Li Ping, the editorial lead writer of Hong Kong’s Apple Daily, has been detained by police. This is the latest development in a campaign by Hong Kong authorities to round up Hong Kong’s free media in the name of national security laws.
Hong Kong police confirmed the news on Wednesday morning (June 23). Police said Li Ping was detained at his apartment on suspicion of “conspiracy to collude with foreign countries or forces outside the country to endanger national security.
According to Hong Kong media reports, Yang Qingqi, 55, a native of Fujian province, graduated from China’s Fudan University and worked in the theory department of Fujian Daily before leaving for Hong Kong.
He often wrote editorials and commentaries under the pseudonym “Ping Lun” at Apple Daily, and shared them with the public on several social media outlets. The day before he was detained by the police, he published an editorial, “Don’t wet your bed at dawn.
The editorial ridiculed some prominent Chinese intellectuals such as Chinese philosopher Feng Youlan and Fudan University professor Ge Jianxiong for speaking from their conscience for most of their lives, but becoming accomplices to power by falling to their knees before the evil system was about to collapse. The article urges more people to hold on to their conscience to the end.
Feng Youlan joined the Gang of Four writing group in the late Cultural Revolution, leaving an embarrassing past in the academic world. Ge Jianxiong, a professor at Fudan University who has long been known as an outspoken speaker in mainland China, recently publicly justified the Chinese Communist Party’s falsification of history to accommodate Xi Jinping’s so-called historical nihilism, saying that “any country, political party or group speaks of history in order to strengthen its political legitimacy. His remarks have provoked strong anger on the Internet.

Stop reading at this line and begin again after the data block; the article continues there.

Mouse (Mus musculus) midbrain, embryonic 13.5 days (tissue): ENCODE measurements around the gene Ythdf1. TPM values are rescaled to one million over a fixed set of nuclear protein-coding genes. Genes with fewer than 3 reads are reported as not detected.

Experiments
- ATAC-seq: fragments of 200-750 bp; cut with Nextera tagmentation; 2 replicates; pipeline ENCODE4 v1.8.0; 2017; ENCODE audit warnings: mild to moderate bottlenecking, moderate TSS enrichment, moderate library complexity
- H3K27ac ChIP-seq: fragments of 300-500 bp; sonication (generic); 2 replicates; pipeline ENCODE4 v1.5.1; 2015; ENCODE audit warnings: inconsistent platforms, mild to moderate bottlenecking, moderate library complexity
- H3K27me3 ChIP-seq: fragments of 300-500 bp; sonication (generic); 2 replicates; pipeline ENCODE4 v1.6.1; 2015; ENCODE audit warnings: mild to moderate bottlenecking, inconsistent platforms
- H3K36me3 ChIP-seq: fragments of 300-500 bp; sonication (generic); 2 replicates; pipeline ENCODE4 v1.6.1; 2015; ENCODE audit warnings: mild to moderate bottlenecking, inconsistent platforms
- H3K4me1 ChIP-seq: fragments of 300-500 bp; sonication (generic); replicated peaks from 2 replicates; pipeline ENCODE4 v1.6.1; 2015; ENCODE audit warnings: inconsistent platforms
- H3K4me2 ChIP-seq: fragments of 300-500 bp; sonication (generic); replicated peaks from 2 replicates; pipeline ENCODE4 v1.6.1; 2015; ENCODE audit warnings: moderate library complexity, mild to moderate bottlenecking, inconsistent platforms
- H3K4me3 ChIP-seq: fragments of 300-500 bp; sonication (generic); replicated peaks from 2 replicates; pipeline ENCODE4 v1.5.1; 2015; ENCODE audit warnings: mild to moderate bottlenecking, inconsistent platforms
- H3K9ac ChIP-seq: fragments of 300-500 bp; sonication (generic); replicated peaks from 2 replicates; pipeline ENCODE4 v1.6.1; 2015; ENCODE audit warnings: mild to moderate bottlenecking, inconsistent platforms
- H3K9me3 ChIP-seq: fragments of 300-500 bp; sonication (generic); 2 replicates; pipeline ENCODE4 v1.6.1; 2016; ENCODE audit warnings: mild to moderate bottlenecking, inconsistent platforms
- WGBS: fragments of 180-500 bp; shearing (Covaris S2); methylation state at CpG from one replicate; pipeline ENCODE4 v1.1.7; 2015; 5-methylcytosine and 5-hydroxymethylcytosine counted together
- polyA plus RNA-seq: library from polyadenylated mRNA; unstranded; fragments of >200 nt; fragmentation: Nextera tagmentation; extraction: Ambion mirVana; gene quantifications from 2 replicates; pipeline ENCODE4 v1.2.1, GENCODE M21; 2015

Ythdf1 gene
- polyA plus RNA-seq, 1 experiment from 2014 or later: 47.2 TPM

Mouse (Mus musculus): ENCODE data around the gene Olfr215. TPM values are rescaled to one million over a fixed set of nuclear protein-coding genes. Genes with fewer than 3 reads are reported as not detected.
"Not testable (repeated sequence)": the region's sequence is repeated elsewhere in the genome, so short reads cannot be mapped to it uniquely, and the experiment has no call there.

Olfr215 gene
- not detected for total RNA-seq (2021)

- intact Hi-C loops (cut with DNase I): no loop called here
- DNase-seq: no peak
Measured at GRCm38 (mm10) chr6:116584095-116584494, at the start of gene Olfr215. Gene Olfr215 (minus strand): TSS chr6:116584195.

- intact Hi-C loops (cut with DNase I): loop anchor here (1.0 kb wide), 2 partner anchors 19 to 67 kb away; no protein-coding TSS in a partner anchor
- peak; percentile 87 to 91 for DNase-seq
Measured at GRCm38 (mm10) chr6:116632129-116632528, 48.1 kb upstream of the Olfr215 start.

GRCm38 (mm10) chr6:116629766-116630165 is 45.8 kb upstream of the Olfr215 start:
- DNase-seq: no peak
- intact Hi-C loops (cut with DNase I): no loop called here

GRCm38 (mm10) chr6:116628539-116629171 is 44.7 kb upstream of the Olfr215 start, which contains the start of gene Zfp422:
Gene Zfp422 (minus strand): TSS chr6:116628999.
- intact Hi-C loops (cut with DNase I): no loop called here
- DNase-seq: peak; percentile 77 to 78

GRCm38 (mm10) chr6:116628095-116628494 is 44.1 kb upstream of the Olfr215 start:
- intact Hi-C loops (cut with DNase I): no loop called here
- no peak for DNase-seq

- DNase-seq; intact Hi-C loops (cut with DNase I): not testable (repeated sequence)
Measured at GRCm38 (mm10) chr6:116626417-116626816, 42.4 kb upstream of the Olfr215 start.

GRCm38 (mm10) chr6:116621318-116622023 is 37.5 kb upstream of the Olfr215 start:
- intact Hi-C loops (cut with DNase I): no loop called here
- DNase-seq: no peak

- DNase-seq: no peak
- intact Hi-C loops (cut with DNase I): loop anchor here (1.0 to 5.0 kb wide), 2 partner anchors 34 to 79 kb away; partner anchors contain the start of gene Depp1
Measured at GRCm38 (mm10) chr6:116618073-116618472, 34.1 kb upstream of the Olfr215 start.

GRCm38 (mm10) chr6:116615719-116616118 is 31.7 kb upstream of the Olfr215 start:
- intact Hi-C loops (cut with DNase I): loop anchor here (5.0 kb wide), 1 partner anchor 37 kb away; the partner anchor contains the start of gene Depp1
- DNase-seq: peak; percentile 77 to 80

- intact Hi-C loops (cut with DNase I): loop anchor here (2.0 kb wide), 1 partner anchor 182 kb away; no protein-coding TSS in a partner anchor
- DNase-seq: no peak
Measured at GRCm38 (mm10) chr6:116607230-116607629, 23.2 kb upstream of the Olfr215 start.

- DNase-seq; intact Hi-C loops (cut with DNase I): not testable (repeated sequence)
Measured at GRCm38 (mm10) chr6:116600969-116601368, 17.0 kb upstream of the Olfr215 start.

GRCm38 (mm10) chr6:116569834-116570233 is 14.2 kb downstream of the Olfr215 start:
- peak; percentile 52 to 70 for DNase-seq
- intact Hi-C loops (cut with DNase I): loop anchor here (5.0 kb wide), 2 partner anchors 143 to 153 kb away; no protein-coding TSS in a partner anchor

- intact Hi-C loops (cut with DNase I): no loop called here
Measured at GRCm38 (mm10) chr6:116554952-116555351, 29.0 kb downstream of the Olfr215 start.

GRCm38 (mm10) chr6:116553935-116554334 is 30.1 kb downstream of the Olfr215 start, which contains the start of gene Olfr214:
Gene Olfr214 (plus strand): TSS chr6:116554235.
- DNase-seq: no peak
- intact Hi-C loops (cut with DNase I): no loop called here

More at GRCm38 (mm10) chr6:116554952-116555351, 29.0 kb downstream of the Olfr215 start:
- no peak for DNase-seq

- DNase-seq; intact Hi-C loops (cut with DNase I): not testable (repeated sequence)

Li Ping concluded the editorial by saying, “Both the Cultural Revolution in China and the Nazi period in Germany were dark times in the history of human civilization. However, there is a time when the darkness will pass and humanity will eventually return to civilization. Therefore, whether intellectuals, media workers, political figures or tycoons, in those times, they should withstand the torture of wisdom and conscience, not to pee in bed at dawn and make a mockery of history.”
Once this editorial was published, its title “Don’t pee on the bed at dawn” quickly became a Chinese Internet buzzword.
On June 17, hundreds of Hong Kong police officers broke into the Apple Daily building and arrested the newspaper and five executives of its parent company. They were: Editor-in-Chief Lo Wai-kwong, Apple Daily Vice President Chan Pui-man, Apple Daily News Platform Director Cheung Chi-wai, Apple Daily’s parent company Next Media Group CEO Cheung Kin-hong, and Next Media Group COO and CFO Chow Tat-kuen.
Hong Kong police also froze Apple Daily’s related assets, with the clear intention of completely shutting down the free media founded by media mogul Lai Chi-ying.
Hong Kong media said that June 25 will be the last issue of Apple Daily, and then the newspaper, which has been in circulation for 26 years, will end its mission. Sources say the final issue will have a circulation of 1 million copies, more than 10 times its daily circulation.